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Will Kellen Winslow II use a CTE defense in his second trial?

Mike Florio

Before the first trial of former NFL tight end Kellen Winslow, some speculated that his lawyers would try to attribute his alleged sexual violence and perversions to head trauma. They didn’t.

With Winslow now facing a retrial on eight of 12 counts on which the jury deadlocked, it’s fair to ask whether Winslow’s lawyers will reconsider their decision.

The recent item from Robert Klemko of SI.com regarding Winslow’s history and habits hints at what could happen the next time Winslow faces a judge and jury regarding allegations of rape and other sexual misconduct.

Kellen does have CTE, there’s no two ways about it,” a source close to the Winslow family told Klemko.

As Klemko notes, however, CTE still cannot be diagnosed in living patients.

“The way I view CTE is: Just like any debilitating brain disorder, it will bring out genetic problems and make them worse,” Dr. Robert Cantu, a Boston University professor of neurology and neurosurgery, told Klemko. “If you were genetically programmed to have a problem with, for instance, aberrant sexual behavior, put CTE on top of it and it’s just like pouring kerosene on a fire.

“However, you have to balance that with this: The overwhelming majority of people who commit the kind of acts that Kellen Winslow is alleged to have committed didn’t play football in the NFL, didn’t have repetitive head trauma, and, clearly, CTE wasn’t why they did what they did.”

As previously explained, an effort by Winslow’s lawyer to interject CTE into the case would result in a battle of expert witnesses, with one or more attributing his behavior to head injuries and one or more others debunking that theory. Moreover, to use a CTE-based defense to avoid legal guilt, Winslow’s lawyers would have to essentially admit factual guilt. It would be tricky, to say the least, for Winslow’s lawyers to take the position that he didn’t do it but that if it he did it, he did it because of brain injuries.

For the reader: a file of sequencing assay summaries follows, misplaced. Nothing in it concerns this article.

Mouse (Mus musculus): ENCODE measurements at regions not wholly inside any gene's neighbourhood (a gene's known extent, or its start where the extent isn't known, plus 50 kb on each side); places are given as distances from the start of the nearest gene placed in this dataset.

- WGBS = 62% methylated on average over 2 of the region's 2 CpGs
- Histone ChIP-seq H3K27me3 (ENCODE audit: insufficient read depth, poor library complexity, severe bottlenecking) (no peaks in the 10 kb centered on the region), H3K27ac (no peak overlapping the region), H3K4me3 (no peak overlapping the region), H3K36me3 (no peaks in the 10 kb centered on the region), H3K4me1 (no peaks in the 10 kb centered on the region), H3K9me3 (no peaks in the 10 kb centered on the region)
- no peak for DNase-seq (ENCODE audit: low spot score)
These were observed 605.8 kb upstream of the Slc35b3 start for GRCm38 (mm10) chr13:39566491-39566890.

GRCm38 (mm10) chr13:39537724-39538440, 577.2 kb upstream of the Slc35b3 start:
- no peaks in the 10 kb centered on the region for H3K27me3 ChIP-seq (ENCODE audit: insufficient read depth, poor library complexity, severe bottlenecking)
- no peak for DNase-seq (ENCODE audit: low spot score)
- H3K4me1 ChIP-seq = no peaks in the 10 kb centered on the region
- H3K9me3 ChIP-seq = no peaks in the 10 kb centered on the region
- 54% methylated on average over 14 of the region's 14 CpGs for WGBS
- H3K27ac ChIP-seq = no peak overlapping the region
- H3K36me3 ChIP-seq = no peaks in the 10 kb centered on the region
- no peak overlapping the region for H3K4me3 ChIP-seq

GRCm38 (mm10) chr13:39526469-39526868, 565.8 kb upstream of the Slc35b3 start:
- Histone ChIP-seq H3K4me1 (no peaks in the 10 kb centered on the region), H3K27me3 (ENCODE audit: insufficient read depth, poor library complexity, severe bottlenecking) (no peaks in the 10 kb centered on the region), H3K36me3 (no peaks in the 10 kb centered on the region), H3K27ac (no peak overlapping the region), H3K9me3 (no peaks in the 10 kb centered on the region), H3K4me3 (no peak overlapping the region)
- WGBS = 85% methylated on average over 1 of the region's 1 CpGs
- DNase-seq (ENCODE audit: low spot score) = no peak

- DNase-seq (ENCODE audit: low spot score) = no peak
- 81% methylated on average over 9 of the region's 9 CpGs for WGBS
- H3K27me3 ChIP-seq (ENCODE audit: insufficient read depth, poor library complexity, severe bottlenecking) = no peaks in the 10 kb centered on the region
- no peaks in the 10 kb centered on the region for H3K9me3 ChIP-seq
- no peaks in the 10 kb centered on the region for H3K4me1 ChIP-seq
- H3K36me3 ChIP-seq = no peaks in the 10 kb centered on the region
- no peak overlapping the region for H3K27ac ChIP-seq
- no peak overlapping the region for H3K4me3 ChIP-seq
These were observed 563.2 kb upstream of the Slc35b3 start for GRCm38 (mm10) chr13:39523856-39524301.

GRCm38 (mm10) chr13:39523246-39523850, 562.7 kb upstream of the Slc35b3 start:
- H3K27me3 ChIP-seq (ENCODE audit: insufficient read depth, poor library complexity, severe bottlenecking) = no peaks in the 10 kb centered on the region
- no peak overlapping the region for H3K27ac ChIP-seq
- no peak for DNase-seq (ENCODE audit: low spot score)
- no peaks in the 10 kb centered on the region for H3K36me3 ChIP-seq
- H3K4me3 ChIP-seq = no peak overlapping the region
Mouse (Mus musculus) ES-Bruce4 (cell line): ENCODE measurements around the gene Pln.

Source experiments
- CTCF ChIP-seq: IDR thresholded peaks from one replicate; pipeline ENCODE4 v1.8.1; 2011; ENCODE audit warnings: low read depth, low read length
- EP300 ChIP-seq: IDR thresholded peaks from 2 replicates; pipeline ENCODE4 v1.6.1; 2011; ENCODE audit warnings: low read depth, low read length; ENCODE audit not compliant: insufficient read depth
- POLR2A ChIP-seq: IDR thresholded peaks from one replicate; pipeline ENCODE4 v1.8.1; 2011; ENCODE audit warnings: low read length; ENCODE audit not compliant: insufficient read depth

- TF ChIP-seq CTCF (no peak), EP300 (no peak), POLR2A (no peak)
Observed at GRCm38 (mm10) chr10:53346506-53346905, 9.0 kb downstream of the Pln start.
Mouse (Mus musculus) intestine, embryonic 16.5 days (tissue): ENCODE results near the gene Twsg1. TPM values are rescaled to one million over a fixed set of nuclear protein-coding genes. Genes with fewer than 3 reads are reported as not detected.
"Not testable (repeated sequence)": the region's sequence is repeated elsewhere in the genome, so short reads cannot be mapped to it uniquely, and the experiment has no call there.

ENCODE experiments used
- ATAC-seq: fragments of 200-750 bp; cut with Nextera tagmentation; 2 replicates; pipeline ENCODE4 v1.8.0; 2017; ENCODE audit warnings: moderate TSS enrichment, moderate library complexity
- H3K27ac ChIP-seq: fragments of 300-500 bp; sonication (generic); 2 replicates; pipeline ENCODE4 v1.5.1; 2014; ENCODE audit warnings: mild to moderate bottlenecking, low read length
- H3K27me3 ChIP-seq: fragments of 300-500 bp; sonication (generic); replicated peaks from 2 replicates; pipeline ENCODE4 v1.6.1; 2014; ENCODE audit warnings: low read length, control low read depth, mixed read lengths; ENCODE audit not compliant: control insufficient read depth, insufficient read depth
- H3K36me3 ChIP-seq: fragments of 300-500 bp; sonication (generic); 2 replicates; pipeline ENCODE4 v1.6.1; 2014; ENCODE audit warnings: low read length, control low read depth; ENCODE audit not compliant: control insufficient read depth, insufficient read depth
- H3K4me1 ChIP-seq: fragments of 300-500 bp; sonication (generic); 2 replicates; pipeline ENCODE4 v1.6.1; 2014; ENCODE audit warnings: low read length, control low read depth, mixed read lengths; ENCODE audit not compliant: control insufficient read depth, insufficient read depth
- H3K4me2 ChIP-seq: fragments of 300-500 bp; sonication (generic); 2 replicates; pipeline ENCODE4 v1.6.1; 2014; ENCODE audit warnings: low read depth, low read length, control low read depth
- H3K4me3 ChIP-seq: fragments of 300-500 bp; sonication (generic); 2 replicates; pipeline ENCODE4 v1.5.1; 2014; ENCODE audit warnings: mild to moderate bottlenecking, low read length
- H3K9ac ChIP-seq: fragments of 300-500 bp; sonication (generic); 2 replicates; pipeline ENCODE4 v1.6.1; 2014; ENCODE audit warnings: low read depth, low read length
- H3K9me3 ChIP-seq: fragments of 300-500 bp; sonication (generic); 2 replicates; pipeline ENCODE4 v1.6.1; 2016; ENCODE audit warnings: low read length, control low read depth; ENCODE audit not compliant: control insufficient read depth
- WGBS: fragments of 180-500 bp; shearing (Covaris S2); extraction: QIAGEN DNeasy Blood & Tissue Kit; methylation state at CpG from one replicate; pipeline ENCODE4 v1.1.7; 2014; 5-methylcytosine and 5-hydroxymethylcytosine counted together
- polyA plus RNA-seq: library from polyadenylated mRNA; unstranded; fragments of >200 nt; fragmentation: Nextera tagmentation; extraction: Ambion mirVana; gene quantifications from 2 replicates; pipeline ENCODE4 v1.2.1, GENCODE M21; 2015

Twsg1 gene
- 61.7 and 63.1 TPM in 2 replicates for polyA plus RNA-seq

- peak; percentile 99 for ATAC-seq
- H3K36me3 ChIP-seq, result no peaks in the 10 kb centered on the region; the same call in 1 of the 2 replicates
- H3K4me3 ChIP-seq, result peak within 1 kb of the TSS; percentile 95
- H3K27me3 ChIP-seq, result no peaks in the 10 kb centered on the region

Given that Winslow’s lawyers did enough to avoid (or, perhaps more accurately, the prosecution didn’t do enough to obtain) convictions on multiple rape counts despite a finding of guilt on one rape charge, the game plan for the do-over may be to simply attack once again the credibility of the witnesses and the sufficiency of the evidence, hopeful for another hung jury. With Winslow’s freedom, possibly for the remainder of his life, hanging in the balance, it’s an important strategic decision for his lawyers to make.